Mettle Interviews VinhSon Nguyen, CreativeDojo

Mettle Interviews VinhSon Nguyen, CreativeDojo

You may already be familiar with VinhSon Nguyen. He has his own tutorial website called, and his tutorials have been shown on many sites, including our own. We thought it would be fun to find out more about the Dojo. Here’s a recent conversation.


Abstract Transforming Text Using ShapeShifter for After Effects by VinhSon Nguyen

Nancy: Hey VinhSon, thanks for speaking with me! So, what is the thinking behind the name CreativeDojo? How did you come up with that?

VinhSon: I chose the word “creative” because it’s a generic name to describe my passion and content on the site. The “dojo” part gives a more authentic and memorable name to the site, and brings the oriental side of me, ha!

N: I was a bit surprised to find out that you are based in Texas. I couldn’t really pinpoint your accent. Do you feel Texan? Or more virtual?
V: I personally don’t think I sound Texan, I believe my accent developed through learning English and Vietnamese at once as a child. I like to think of myself as a citizen of the world!
N: That’s great! You posted your first tutorial for XVSProductions on YouTube in July of 2009. How has your approach changed over time?

V: When I first started making tutorials, I used to talk very fast (and still do in some ways) due to all the pre-planning and constant retakes. After several years of practice, I was able to slow the pace of my tutorials down a bit and sometimes even improvise tutorials when I’m feeling great with my coffee. Now, I mostly do improvised tutorials with an occasional outline depending on the complexity of the tutorial.

N: After all this time, how have you seen the world of internet tutorials change?

V: Unfortunately, the internet tutorial world hasn’t changed much in my opinion, though it’s great to see many people finally get the concept of a microphone instead of Notepad.

N: You have posted 71 tutorials. That’s a lot for one guy! Did you ever imagine that you’d reach this point when you started? What have been your most popular tuts?

V: 71 tutorials and probably 3 that I’m actually proud of! I never did imagine making this many tutorials when I first started as a hobbyist, but with all the support and positive feedback, the tutorials kept on coming. Some of my most popular tutorials include the “Dubstep Guns Laser Tutorial” inspired by Corridor Digital, “Breathe Life Back Into the After Effects Lens Flare Tutorial”, and “3D Transforming Logo Using ShapeShifter Tutorial”

N: I think you can be proud of all of them! That’s a lot of effort, and you’re still a student. Do you have any free time at all, between studying and preparing tuts?

V: In short, free time doesn’t exist in my book. Studying is a must, and tutorials are planned with time set aside for. Aside from making tutorials and learning, I enjoy photography, cinematography, and music. Piano is my instrument of choice, but I know the violin and guitar as well.

N: So you’re a also musician. Busy guy! Do you compose music for your motion graphics work?

V: Eventually, I would love to get to the point where I could compose pieces for my motion graphics work. Currently, I mainly compose piano and orchestral pieces, as I’m a classical kind of guy.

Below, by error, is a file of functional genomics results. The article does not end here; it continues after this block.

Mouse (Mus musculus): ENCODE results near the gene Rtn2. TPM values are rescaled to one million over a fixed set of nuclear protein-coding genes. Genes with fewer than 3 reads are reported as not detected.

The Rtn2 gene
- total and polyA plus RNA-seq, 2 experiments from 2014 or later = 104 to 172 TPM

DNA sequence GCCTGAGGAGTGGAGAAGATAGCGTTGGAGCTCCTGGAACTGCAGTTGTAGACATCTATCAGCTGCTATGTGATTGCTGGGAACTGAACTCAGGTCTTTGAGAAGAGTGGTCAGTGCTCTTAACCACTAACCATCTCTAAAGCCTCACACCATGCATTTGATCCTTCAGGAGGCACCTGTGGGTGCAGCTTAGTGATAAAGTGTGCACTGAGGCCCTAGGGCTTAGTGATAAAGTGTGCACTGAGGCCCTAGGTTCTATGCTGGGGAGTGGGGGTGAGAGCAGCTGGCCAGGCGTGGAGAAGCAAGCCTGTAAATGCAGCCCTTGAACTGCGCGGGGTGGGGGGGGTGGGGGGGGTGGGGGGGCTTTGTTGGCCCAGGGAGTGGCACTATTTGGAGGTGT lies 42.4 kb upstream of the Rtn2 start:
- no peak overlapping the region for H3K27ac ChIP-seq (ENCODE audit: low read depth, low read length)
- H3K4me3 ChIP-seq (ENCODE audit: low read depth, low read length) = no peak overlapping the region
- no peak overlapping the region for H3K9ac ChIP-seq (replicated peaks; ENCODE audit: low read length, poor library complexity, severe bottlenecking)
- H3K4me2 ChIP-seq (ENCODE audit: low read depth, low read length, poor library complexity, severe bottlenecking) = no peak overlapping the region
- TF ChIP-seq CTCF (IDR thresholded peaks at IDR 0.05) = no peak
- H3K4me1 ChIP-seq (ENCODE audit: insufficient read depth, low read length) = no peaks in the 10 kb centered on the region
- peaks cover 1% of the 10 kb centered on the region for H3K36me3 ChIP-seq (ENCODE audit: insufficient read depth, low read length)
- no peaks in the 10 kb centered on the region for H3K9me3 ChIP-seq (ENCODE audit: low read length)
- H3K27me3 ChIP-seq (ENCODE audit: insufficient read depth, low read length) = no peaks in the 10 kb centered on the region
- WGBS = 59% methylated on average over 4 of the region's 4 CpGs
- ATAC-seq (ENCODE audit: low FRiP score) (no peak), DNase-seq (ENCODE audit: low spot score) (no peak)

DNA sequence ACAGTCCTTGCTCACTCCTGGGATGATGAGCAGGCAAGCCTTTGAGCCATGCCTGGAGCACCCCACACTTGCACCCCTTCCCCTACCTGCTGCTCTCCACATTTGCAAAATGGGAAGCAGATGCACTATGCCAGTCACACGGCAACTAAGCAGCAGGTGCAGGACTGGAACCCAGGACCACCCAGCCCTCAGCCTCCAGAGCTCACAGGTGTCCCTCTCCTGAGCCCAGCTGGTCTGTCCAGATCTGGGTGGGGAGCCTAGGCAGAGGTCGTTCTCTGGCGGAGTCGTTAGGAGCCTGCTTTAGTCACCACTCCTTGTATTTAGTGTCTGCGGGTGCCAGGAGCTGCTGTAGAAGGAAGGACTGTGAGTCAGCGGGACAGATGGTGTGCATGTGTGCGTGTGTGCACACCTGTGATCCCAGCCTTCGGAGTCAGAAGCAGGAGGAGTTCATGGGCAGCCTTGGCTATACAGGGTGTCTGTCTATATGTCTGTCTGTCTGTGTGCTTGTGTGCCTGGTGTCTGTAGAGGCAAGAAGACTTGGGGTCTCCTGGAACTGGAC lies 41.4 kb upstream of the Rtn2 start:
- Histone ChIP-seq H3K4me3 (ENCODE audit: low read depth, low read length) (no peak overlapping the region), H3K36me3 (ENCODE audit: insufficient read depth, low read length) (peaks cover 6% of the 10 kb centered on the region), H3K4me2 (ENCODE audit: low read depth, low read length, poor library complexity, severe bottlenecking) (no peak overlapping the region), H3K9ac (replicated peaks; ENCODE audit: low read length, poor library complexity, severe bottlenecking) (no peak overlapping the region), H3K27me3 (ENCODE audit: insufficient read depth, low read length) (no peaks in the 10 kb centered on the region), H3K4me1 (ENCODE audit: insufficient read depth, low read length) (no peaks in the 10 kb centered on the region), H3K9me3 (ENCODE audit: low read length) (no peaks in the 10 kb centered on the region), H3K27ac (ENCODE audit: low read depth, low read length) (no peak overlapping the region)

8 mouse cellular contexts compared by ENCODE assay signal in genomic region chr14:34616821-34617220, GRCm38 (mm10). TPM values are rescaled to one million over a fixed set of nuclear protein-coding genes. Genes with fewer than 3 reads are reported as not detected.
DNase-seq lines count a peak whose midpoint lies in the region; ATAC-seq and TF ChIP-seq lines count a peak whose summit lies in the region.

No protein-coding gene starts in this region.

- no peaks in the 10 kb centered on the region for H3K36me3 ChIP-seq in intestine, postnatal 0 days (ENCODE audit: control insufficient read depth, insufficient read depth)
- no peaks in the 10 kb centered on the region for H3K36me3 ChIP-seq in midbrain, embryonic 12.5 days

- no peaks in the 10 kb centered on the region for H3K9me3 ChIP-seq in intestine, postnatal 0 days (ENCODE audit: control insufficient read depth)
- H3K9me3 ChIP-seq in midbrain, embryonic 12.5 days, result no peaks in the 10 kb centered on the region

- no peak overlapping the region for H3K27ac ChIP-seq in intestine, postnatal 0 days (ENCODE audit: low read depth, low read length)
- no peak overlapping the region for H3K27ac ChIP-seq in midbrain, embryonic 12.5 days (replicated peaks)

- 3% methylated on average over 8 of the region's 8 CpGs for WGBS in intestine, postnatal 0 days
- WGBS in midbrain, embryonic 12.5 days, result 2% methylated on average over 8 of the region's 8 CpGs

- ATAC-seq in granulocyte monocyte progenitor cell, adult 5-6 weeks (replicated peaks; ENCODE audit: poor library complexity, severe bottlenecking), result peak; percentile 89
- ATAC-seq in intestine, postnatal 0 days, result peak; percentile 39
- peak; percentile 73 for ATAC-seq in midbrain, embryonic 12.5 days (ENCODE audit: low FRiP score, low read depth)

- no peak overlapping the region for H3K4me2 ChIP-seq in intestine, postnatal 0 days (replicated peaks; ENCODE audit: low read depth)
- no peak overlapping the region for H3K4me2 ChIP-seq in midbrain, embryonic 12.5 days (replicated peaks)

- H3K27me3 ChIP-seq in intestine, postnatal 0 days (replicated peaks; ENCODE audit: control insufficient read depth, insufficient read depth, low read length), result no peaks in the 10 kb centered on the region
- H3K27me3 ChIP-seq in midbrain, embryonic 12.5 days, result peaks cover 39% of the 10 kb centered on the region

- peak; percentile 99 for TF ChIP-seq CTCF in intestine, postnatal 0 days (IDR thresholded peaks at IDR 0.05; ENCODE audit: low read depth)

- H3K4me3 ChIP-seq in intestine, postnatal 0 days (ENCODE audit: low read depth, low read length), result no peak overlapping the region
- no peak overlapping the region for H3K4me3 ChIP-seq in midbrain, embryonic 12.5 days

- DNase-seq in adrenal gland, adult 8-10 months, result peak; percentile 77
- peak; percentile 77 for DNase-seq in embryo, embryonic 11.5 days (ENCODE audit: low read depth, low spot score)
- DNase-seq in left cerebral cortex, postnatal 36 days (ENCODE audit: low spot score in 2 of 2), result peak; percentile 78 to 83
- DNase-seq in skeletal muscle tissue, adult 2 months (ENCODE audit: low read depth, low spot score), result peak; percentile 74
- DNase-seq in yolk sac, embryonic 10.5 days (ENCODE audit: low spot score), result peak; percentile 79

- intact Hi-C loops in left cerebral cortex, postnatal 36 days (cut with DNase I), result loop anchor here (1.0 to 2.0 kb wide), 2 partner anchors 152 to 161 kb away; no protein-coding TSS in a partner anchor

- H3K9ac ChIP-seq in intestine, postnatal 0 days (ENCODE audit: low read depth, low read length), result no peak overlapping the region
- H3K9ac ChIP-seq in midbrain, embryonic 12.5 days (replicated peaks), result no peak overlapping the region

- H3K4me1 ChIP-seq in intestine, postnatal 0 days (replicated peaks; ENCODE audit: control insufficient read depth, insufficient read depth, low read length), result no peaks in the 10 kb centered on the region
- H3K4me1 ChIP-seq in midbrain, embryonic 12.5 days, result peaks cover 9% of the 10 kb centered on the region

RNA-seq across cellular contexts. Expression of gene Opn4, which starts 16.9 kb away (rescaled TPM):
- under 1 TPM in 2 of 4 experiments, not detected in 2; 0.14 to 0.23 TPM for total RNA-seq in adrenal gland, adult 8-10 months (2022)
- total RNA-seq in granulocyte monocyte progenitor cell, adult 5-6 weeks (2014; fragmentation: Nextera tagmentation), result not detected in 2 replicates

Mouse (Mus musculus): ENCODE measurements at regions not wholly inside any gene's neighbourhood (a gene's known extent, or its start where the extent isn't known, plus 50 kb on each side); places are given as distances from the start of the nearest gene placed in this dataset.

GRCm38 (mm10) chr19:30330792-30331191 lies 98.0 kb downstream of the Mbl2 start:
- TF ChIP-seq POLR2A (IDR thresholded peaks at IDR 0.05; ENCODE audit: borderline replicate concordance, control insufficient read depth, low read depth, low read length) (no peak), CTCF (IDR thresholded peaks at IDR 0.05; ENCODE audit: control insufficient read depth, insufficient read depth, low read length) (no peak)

N: Somehow, I’m not surprised to hear that. So what’s the most surprising comment that you’ve ever had on a tutorial? V: “I don’t have the CC effect”
N: And do you find people want beginner or advanced tutorials?

V: Unfortunately, with society’s current attention span, I’ve noticed a lot of people stray away from long complex advanced tutorials and tend to enjoy the 2-5 minute basic tutorials. The best way to push out an advanced tutorial is to break the concept down into multiple parts or tutorials, something more digestible to humans.

N: Good point. So what are the most important lessons you’ve learned from your work so far?

V: No matter how many views you get, you will not pass those girls and make-up gurus on YouTube in the “How-to” category. All jokes aside, one of the most important lessons I’ve learned was to reach out and network. You can make millions of tutorials, but it’s no fun if you don’t interact with fellow instructors or educators. Have a heart of steel for criticism, be professional, and have fun!

N: I have to agree, I think that’s what it’s all about. Do you have any favorite stories from your work life?

V: Towards the end of 2011, I committed myself to expand more on my creativity and push my tutorials and assistance to the next level for the upcoming 2012 year. Ironically, during the first 2 months of the new year, Mettle reached out to me for some ShapeShifter tutorials, Aharon Rabinowitz gave me a shot at a tutorial for RGTV, I was accepted as a Tuts+ Premium Forum Moderator and was requested to do an After Effects course for Tuts+ Premium, and a bunch of other works came at me. Now I’m sitting here answering interview questions!

N: Good for you! Are there any words of wisdom you’d like to pass along to up and coming tutorial guys and gals?

V: Get a mic, practice and prepare your tutorial, and enjoy what you’re teaching. Remember, when you’re teaching others, you’re also teaching yourself. You can never master something until you can teach it.

N: So true. Thanks for taking the time to speak with me! Much appreciated.

V: My pleasure.


Important info: ShapeShifter AE (Mac version) for CS6 is currently in Beta. ShapeShifter AE  (Windows version) is currently available. Any purchase of ShapeShifter AE for CS5 and CS5.5 will be given an free upgrade to ShapeShifter AE for CS6 when it is launched.


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